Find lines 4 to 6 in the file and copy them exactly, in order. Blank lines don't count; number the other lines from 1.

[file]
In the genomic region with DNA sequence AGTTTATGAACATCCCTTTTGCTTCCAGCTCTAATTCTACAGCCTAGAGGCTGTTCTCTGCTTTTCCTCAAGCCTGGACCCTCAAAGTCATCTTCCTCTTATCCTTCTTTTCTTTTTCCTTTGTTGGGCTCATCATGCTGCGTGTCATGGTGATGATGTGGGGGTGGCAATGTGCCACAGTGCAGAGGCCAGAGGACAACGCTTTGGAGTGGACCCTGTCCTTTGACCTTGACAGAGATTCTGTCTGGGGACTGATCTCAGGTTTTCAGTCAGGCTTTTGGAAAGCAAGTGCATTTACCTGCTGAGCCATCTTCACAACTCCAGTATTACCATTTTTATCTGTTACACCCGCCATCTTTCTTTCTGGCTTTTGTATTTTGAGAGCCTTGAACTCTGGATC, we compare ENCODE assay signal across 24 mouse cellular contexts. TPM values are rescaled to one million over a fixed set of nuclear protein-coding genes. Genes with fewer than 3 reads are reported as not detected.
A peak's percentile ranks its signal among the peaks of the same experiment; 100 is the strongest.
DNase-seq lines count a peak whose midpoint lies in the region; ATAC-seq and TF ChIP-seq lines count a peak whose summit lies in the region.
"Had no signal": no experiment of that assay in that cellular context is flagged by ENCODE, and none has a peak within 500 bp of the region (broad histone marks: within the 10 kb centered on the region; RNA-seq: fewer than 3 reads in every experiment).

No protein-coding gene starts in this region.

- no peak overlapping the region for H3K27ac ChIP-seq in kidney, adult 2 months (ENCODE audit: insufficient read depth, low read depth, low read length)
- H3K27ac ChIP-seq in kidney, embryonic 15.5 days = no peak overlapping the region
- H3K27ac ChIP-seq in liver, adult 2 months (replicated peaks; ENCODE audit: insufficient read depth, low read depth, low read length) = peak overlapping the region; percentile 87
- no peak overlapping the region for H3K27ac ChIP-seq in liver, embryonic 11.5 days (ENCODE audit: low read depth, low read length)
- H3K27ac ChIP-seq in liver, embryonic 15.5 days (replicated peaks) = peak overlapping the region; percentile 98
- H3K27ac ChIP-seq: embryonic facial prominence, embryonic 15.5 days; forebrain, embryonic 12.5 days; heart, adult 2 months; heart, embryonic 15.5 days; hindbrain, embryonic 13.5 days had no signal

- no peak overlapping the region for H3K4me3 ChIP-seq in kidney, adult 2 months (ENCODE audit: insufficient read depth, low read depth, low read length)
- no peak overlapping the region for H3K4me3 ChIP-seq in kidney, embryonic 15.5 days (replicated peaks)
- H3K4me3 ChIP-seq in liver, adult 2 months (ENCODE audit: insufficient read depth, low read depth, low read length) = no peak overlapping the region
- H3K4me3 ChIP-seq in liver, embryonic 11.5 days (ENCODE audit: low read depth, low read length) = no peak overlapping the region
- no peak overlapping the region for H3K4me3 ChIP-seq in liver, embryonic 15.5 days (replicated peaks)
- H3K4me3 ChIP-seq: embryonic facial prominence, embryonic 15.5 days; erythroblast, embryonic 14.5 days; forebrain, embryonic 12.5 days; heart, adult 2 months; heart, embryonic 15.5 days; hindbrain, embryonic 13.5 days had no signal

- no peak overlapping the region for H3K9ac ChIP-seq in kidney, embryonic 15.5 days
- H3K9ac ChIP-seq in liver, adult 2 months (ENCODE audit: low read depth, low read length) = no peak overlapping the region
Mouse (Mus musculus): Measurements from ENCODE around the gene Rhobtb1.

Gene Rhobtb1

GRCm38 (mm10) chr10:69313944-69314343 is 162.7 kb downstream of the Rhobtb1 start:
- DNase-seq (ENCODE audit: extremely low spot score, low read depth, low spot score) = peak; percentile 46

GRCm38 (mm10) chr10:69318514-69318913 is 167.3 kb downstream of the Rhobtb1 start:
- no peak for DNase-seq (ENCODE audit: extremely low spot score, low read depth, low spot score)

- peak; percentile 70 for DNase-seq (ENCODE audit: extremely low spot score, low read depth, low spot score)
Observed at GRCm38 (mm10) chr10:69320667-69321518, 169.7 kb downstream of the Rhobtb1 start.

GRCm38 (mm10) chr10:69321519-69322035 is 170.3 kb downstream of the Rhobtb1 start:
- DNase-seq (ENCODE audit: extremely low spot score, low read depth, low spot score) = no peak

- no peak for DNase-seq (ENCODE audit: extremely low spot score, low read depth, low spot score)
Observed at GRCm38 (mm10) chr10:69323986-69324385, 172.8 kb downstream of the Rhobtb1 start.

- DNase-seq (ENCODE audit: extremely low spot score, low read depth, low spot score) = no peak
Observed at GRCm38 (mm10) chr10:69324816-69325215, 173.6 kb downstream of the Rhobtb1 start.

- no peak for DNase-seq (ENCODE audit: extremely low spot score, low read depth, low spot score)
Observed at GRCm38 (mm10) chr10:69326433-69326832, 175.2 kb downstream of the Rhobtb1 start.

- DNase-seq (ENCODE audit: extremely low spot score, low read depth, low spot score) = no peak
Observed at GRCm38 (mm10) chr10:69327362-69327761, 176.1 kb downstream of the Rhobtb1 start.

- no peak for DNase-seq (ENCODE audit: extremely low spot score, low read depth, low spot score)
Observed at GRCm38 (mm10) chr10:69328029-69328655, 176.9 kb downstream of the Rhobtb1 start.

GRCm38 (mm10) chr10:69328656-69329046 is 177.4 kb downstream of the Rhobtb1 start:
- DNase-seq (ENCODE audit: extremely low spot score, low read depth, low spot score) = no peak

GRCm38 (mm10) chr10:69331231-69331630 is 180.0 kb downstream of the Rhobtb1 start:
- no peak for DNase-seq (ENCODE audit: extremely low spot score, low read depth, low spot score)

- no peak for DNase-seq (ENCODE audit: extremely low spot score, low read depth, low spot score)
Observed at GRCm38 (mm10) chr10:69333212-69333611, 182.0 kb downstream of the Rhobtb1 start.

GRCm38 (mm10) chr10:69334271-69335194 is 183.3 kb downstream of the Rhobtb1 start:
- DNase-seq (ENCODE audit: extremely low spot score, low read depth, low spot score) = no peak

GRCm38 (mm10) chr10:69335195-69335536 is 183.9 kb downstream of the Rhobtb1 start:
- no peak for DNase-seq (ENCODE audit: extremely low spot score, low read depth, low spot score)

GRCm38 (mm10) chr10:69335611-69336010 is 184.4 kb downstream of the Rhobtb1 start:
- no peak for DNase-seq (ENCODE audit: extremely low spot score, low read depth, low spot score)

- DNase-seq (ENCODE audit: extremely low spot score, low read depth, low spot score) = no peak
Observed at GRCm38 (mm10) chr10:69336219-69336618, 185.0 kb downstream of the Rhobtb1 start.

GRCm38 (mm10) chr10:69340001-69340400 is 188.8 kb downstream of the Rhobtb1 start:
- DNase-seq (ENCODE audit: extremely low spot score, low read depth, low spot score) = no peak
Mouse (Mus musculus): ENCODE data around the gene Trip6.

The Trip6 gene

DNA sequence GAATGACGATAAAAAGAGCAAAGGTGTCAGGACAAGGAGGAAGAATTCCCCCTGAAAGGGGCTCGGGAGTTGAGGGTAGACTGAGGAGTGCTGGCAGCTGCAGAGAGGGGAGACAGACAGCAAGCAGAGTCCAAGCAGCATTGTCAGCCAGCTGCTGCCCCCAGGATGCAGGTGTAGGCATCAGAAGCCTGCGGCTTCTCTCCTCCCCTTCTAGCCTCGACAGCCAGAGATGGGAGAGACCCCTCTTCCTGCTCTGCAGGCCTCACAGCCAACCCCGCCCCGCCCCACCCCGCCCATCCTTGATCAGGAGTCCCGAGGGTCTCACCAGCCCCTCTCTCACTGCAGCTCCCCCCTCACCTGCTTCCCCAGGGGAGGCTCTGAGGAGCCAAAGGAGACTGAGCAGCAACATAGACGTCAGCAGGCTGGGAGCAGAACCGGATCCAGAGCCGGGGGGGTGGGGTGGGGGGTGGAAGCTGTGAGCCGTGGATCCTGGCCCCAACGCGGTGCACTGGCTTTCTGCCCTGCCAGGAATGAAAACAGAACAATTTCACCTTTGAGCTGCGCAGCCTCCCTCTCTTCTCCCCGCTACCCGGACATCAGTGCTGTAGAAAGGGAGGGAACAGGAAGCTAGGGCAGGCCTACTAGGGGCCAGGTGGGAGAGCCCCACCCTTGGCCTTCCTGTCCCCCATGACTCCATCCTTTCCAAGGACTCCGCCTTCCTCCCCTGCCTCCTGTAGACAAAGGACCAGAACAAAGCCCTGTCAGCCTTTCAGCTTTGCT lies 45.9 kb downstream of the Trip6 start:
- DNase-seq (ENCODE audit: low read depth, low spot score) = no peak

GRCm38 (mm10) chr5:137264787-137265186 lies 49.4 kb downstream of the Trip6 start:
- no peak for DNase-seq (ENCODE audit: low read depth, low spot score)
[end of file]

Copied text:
"Had no signal": no experiment of that assay in that cellular context is flagged by ENCODE, and none has a peak within 500 bp of the region (broad histone marks: within the 10 kb centered on the region; RNA-seq: fewer than 3 reads in every experiment).

No protein-coding gene starts in this region.

- no peak overlapping the region for H3K27ac ChIP-seq in kidney, adult 2 months (ENCODE audit: insufficient read depth, low read depth, low read length)